I’ve wanted to discuss and examine Hackman’s body of work in many different film-geek writing projects. But it can’t be done in one or two pieces.
I figure it’ll take me about a year to do the job right. So that’s my plan.
For the next 365 days, I’m going to watch/re-watch at least one Gene Hackman’s movie a week and document the experience in writing. The purpose will be to discuss each entry and do my best to put every performance into some kind of broader context or perspective.
I won’t be going in order. It’ll be much more fun to bounce around.
I’m fairly certain my mom will like this project. She’s likes everything I write. And she LOVES Gene Hackman. I hope others will find it interesting as well.
But, in the end, I’m sure that I’ll enjoy it more than anyone.
A Roadmap: The Four Versions of Gene Hackman
To categorize and contextualize the long list of Hackman performances, I’m going to borrow some wisdom from an 2015 Grantland article by Steven Hyden.
In a searching for a common thread in Hackman’s work, Hyden noticed that his roles ebbed and flowed to reflect specific changes in society:
Nevertheless, there is a thematic link in Hackman’s movies, and it doesn’t square with the word most often used to describe him: Everyman. On the contrary, Hackman played exceptionalists — cops, lawyers, coaches, military leaders, heads of industry, Lex Luthor. For more than 30 years, people bought movie tickets to watch Hackman take charge. He was a molder of men: Hackman taught Redford how to ski, DiCaprio how to shoot, and Keanu how to play quarterback.
As the culture’s perspective on Great White Males changed, so did cinema’s view of Hackman. If you want to chart how attitudes about power shifted in the late 20th century, Gene Hackman movies are a good place to start. His filmography unfolds as a treatise on how authority is established, then corrupted, then dissolved.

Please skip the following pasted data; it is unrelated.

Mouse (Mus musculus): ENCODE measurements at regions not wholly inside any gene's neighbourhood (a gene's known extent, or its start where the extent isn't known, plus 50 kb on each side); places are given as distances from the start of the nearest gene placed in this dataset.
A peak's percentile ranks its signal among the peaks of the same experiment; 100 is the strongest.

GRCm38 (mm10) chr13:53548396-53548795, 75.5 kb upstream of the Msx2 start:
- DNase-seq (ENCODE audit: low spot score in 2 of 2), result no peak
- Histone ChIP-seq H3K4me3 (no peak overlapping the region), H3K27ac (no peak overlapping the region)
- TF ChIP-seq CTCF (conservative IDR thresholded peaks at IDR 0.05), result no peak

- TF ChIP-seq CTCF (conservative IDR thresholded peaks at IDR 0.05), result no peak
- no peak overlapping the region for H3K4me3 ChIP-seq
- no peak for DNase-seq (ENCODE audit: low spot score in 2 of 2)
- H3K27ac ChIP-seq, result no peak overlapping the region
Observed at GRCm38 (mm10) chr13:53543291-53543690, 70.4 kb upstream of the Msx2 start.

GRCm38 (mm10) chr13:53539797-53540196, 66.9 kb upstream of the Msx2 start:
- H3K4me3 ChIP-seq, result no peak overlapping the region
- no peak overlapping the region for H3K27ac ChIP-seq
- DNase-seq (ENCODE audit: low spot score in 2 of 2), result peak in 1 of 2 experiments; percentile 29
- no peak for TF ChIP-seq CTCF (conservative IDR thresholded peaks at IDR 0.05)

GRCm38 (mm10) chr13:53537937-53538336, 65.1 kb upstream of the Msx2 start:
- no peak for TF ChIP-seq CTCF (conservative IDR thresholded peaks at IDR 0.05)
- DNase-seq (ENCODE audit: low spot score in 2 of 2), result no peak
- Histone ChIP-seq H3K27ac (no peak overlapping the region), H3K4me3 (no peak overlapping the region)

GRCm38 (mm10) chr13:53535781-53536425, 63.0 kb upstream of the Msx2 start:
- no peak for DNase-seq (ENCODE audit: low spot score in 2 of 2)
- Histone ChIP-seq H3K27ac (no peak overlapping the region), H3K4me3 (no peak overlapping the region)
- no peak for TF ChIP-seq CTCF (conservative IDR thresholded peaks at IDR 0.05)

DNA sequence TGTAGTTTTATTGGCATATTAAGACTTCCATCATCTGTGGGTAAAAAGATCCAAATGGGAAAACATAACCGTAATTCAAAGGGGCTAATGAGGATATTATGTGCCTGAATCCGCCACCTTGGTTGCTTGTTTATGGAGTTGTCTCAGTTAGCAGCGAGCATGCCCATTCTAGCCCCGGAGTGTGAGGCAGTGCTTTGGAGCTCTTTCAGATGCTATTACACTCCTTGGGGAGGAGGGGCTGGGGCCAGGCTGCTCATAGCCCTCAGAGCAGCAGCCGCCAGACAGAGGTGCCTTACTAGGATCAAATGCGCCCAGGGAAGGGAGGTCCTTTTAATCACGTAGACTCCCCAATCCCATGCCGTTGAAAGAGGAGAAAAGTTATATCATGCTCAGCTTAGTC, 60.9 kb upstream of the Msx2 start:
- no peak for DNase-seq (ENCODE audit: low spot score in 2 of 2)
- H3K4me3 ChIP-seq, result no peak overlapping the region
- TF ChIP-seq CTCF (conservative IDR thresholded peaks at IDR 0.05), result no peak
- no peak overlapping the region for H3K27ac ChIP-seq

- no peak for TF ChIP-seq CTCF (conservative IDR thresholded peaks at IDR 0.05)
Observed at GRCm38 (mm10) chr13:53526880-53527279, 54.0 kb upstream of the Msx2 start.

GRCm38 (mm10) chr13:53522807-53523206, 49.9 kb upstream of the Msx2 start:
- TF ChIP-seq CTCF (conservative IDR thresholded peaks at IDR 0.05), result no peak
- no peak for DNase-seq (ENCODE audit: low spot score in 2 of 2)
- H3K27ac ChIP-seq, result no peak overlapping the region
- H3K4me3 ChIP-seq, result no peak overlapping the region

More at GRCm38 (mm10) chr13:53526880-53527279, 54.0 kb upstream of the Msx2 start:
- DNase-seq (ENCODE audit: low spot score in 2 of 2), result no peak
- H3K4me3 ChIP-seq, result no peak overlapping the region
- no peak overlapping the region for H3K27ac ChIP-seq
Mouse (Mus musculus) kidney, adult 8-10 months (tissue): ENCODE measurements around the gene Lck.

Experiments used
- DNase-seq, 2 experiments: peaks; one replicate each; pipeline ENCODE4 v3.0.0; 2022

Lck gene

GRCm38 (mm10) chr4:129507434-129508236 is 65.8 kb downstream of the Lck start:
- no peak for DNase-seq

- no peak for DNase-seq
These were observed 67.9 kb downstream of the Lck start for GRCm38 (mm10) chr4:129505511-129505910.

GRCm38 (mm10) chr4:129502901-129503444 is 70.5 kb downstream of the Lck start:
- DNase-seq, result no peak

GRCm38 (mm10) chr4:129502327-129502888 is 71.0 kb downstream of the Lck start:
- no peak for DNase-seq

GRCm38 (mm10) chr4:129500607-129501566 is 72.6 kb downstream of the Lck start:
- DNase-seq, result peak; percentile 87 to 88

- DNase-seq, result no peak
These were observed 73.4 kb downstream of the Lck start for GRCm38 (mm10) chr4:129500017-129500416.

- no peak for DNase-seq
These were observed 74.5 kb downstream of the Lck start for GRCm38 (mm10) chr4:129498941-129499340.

Following this general outline, most Hackman performances fall into one of four basic categories. These are “The Four Versions of Gene Hackman.”
Version 1: Post-Watergate Gene Hackman
America’s faith in its leaders started to wane after Vietnam and Watergate. And this is precisely when Hackman became a big deal. He most often played strong and capable men who nevertheless fell victim to their own flaws or the inherent weaknesses of authority and institutions.
These are the types of characters he played in movies like The French Connection or The Conversation.
Version 2: Reagan-era Gene Hackman
In the 80s, popular culture reflected a renewed respect and admiration for authority and authority figures, even those with conspicuous moral failings. For Hackman, this meant that more of his characters got to win at the end of the movie. This shift suited his talents nicely.
This is the Gene Hackman you see in movies like Hoosiers and Mississippi Burning.
Version 3: Bad Dad Gene Hackman
The cultural pendulum swung back in the 90s as movies once again became skeptical of the establishment. Hackman shifted again, most often playing a specific type of villain or foil: He was the archetype for the bad father/mentor figure younger protagonists had to defeat or leave behind as a rite of passage.
This is the Gene Hackman in films like The Firm and Crimson Tide.
Version 4: Against-Type Gene Hackman
Hackman spent most of the latter years of his career playing weak or corrupted authority figures. But, in between those parts he found opportunities to, in Hyden’s words, “embrace his inner buffoon.” These against-type performances were among the most memorable of his career.
People tend to bring up The Royal Tenenbaums when discussing the last years of Hackman’s career. This is probably his most widely acclaimed comedic performance.
I agree that he’s pretty great in that film. But, truth be told, I prefer his work as the moronic schlock filmmaker Harry Zimm in Get Shorty. Or his shamefully overlooked portrayal of late-90s social conservatism in The Birdcage.
As I embark on this long, nerdy voyage, these four categories will help me navigate the waters. Of course, there are Hackman performances that don’t fit neatly into just one of these silos. I expect those will be among the more interesting pieces to discuss.
Long story short, this is gonna get interesting. At least I hope will.
Like I said, I’m pretty sure I’ll enjoy myself either way.